With the rise of these new "walkabout cameras" I'm seeing a new trend emerge. Just as in the point-and-shoot days, the camera manufacturers that make the best "big rigs" (read Canon, Nikon here, folks) don't always make the best in "walkabout camera" gear. Makes sense, as they seem to lag behind the curve in offering spiffy new "walkabout camera" features. They concentrate their efforts in research and development into bringing us the next, best, new Canon 5D Mark +1, rather than trying to be all things to all photographers and focusing on a "walkabout camera" as well. This explains why Canons and Nikons are some of the worst point and shoot cameras going (sorry to point out your flaws here, big boys, but the facts do tend to back me up here) and why too Canon and Nikon might not be the best brand to turn to for a "walkabout camera." Meanwhile, other manufacturers, like Olympus and Fuji have jumped headfirst onto the "walkabout camera" bandwagon, focusing on trying to corner this market before it's too late and carve out their own niche in the photography world. This consistency in the industry explains why we are now seeing what I like to call "the rise of the walkabout camera" featuring brands like Olympus and Fuji.There now seems to be a host of small, lightweight specialty cameras that offer features a professional photographer is used to seeing (read: aperture, shutter, ISO settings and the like) while not sacrificing image quality or megapixel count, but still coming in a nice, tiny little easy to carry package.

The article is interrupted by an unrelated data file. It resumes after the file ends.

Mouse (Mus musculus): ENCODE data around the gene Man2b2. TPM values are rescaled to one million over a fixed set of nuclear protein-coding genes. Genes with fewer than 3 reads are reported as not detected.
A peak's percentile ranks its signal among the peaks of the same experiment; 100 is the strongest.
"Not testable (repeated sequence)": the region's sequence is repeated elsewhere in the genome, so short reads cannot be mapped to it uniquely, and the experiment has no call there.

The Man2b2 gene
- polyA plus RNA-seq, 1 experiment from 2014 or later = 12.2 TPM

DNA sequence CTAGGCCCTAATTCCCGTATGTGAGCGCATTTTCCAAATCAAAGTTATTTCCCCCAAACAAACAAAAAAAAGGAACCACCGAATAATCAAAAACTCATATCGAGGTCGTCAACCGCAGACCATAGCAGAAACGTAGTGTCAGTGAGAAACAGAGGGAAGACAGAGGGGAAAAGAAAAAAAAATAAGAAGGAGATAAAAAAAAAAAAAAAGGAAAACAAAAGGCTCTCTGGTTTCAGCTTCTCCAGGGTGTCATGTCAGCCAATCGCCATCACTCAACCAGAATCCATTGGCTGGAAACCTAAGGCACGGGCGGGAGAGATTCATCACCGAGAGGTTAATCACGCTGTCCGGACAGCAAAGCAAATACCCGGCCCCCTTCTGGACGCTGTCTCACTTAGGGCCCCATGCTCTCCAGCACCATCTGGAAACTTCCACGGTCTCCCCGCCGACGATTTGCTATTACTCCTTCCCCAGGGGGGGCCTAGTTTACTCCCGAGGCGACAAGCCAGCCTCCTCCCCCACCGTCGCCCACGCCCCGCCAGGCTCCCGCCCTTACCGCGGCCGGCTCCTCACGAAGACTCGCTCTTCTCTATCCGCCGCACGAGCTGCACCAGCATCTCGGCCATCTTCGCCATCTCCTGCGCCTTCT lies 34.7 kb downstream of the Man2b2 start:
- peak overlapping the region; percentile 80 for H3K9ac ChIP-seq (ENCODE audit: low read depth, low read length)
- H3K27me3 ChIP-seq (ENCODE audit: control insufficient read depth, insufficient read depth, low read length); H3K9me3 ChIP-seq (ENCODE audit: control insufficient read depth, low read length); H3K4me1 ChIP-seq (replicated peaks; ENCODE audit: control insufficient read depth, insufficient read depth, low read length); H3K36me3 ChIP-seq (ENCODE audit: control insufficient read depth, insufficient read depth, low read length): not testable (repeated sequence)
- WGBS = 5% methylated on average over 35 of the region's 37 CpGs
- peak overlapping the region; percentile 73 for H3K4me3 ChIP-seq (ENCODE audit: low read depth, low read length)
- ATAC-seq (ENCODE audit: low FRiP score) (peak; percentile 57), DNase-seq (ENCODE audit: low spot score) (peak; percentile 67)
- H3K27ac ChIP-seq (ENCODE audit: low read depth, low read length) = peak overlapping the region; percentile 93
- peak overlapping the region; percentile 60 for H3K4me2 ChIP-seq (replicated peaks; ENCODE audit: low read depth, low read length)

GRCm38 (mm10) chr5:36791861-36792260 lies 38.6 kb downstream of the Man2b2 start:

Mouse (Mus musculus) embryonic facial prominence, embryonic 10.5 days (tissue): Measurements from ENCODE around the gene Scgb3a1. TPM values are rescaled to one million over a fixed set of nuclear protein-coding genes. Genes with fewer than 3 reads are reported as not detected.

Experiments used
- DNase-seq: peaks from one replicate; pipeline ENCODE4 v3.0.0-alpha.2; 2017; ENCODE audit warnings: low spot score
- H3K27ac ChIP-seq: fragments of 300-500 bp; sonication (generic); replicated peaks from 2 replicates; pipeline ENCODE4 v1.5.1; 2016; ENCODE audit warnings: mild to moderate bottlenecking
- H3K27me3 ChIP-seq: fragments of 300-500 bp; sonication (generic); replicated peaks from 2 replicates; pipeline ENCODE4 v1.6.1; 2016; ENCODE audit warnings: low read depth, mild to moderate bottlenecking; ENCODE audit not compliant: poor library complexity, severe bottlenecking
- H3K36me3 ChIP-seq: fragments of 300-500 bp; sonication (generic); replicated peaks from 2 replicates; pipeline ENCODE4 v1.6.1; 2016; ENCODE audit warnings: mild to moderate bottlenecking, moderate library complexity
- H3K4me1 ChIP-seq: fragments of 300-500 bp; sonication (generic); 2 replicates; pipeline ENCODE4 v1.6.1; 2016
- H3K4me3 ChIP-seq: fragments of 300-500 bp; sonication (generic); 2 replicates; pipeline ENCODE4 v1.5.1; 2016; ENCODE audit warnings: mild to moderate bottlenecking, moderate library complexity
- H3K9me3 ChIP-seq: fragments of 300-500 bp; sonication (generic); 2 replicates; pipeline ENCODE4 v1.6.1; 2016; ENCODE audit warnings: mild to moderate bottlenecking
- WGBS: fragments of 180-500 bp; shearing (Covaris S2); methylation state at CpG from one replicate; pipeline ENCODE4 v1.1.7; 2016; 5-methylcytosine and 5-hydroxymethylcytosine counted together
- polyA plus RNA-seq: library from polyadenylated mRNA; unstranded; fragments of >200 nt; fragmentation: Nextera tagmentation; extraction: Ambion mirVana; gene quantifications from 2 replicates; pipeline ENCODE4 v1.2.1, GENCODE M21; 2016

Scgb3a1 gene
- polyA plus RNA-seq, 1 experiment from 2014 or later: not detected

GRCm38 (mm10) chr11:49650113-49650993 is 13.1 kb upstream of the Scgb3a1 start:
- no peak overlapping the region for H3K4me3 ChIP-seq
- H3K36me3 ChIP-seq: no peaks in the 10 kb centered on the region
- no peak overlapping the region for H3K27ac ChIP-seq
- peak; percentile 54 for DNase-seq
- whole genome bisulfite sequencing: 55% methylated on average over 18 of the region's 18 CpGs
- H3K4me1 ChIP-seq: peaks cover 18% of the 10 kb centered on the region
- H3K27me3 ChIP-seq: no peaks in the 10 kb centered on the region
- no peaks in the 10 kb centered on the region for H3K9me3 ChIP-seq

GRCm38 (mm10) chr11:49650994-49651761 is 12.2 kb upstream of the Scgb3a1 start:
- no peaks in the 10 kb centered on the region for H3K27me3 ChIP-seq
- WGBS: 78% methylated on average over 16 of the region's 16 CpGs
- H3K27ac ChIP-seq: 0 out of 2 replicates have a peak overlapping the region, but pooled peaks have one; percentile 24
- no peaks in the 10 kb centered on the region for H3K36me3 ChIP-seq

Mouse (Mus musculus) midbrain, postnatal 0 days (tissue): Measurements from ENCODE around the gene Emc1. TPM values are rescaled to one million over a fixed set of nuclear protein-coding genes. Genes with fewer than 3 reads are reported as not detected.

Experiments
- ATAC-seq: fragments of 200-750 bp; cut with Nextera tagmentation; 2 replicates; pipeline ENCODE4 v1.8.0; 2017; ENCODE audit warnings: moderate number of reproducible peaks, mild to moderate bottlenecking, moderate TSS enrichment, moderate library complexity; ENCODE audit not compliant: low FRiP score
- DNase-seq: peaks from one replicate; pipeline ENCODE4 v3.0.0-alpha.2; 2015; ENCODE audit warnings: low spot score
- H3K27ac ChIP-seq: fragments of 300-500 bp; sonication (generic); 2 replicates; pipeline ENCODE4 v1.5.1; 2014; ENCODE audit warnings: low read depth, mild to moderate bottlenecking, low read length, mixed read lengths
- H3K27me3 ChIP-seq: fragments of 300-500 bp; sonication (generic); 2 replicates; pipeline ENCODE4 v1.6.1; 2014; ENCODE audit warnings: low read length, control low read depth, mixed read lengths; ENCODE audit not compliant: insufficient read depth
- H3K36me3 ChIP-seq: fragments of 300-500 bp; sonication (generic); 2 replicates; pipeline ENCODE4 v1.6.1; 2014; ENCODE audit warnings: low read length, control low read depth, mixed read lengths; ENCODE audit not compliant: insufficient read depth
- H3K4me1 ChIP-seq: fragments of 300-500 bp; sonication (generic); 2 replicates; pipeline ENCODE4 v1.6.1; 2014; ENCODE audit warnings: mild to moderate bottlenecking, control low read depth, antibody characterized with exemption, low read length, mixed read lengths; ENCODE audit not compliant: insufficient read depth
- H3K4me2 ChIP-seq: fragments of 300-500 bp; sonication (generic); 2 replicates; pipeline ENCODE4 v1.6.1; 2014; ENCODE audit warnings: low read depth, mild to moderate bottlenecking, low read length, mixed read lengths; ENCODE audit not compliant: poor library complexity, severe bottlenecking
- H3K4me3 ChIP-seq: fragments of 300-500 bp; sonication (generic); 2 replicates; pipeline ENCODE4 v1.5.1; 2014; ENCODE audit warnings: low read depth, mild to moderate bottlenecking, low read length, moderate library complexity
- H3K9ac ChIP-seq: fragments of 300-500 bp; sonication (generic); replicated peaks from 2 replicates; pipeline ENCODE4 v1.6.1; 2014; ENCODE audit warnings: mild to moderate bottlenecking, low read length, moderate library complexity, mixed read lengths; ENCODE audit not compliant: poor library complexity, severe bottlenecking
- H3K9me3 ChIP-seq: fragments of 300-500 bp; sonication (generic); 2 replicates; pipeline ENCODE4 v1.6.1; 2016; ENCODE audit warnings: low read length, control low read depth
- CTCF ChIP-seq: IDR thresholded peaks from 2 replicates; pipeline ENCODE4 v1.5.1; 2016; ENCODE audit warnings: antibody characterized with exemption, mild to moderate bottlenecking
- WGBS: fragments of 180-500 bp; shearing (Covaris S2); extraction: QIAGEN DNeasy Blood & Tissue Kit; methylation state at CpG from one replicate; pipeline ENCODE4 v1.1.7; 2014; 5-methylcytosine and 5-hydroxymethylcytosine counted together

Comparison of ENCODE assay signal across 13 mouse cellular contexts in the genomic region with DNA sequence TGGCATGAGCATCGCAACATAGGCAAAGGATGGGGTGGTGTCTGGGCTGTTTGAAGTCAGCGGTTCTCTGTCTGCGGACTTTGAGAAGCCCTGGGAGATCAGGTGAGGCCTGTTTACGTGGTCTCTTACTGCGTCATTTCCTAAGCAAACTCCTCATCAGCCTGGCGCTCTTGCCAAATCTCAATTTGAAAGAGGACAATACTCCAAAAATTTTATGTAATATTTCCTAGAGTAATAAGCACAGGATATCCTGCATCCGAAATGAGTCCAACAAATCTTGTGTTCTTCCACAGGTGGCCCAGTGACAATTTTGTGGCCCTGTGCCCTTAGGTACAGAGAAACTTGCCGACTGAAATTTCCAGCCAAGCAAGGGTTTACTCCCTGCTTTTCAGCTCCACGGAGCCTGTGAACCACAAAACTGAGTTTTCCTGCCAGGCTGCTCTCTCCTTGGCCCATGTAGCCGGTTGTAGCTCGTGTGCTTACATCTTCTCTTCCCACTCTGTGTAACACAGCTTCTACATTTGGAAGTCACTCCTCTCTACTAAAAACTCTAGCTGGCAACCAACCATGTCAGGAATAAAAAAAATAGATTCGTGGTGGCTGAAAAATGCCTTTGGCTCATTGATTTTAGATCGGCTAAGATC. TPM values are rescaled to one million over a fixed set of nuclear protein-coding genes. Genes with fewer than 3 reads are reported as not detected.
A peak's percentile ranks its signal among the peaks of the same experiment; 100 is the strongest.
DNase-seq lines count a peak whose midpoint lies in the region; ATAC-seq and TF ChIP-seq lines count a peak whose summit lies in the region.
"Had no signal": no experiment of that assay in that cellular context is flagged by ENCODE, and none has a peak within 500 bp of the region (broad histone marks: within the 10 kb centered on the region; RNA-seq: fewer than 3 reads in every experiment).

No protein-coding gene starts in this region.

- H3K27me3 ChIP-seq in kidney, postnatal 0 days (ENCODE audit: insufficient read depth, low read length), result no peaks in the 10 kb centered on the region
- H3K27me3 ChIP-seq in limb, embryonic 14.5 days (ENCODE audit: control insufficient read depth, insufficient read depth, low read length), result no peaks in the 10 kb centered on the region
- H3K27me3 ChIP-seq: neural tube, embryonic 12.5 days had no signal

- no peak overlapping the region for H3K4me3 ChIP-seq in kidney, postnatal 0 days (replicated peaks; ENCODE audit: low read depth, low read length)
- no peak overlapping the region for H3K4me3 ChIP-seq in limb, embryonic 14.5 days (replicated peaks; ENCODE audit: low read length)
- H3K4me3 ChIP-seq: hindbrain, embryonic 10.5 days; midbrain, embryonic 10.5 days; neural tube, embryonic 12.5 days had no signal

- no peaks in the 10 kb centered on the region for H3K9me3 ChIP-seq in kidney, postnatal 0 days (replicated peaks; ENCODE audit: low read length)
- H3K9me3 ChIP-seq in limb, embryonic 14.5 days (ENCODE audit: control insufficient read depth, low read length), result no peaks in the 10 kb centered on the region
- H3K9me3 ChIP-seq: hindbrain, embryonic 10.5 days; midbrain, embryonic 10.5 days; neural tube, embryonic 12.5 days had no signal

Now, I must admit too that I haven't been on top of this trend, although I was able to spot it and have been watching it grow for a while now. No, I've opted to instead focus on my main (read "big") rig and keep the Canon Rebel as a spare/Lensbaby/pinhole/whatever camera for a while, as this model was better suited to my needs as a shooter. Even I might change my ways, though, as I'm seeing some of the newer "walkabout cameras" churn out some images I like and looks I want to experiment with for myself. As much as I hate to admit it, I too might be headed into the direction of the "walkabout camera," especially given the circumstances of my physical limitations. (I have a bad back and sometimes have difficulty walking, making scaling down a rig even more pressing of an issue for me.)

I'm also not stupid either. Photographers flock to cameras that give them results. It's always been the case, and it always will be the case. As the "walkabout cameras" start to and continue to churn out good results, more and more professional (and, in turn, semi-professional, even serious amateur or slightly studied novice) will start to pick them up as well. It's a trend that's only going to grow and continue given the recent circumstances.

So when will I fold and get a "walkabout camera" of my very own? Perhaps only time will tell, although now I must admit they are much more on my radar than previously expected. I'd be curious to hear from you (or anybody) with one of these spiffy new "walkabout cameras." How do you like it? As a professional, how does it work for you and how does it fit into your workflow? Is it just an extra, added, unneeded brick that proved to be a gimmick or is it an acceptable tool in your quiver? Do please drop me an email and let me know your thoughts on the matter if you are so-inclined.

Until next time...